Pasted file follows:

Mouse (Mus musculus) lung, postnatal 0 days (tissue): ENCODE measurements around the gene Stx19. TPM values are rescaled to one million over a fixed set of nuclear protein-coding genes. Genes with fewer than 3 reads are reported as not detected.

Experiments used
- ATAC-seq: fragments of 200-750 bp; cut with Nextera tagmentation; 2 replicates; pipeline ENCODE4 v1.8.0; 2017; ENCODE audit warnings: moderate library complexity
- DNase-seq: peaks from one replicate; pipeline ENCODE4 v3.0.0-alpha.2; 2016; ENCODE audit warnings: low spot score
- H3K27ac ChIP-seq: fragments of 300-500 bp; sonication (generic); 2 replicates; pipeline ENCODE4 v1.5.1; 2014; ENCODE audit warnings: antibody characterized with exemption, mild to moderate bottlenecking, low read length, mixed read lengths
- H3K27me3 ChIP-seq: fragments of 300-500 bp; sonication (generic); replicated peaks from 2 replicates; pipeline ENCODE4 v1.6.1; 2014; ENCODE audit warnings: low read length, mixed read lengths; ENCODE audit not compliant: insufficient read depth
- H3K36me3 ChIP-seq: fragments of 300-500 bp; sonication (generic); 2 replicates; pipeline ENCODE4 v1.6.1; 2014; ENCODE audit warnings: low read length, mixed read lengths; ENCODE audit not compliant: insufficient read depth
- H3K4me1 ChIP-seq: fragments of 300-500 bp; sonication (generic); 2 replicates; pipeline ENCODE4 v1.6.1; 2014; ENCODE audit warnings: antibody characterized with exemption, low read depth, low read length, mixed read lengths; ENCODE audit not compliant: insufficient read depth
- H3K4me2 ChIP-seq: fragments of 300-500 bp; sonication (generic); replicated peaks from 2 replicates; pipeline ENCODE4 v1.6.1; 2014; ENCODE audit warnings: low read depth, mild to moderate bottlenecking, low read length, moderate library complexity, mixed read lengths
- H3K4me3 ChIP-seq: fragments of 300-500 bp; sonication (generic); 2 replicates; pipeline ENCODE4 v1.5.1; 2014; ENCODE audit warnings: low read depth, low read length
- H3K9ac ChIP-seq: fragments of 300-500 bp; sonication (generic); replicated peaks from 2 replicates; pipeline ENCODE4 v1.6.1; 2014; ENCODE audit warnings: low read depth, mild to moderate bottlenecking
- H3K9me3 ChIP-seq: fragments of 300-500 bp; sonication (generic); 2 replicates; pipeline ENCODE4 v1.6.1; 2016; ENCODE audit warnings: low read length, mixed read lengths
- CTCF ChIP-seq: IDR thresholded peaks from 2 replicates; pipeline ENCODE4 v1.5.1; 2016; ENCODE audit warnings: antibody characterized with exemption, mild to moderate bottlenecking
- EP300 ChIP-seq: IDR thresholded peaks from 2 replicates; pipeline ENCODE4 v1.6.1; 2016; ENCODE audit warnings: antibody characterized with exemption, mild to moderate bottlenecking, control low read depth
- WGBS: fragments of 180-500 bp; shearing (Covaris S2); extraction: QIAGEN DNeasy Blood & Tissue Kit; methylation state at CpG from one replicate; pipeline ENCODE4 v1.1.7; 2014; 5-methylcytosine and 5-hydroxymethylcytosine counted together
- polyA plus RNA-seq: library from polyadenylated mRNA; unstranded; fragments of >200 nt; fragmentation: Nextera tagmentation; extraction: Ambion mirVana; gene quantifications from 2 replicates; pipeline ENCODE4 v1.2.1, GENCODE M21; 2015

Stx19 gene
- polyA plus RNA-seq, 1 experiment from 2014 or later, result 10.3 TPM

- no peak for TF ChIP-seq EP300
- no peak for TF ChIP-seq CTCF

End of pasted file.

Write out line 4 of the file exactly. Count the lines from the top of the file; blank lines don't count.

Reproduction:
- DNase-seq: peaks from one replicate; pipeline ENCODE4 v3.0.0-alpha.2; 2016; ENCODE audit warnings: low spot score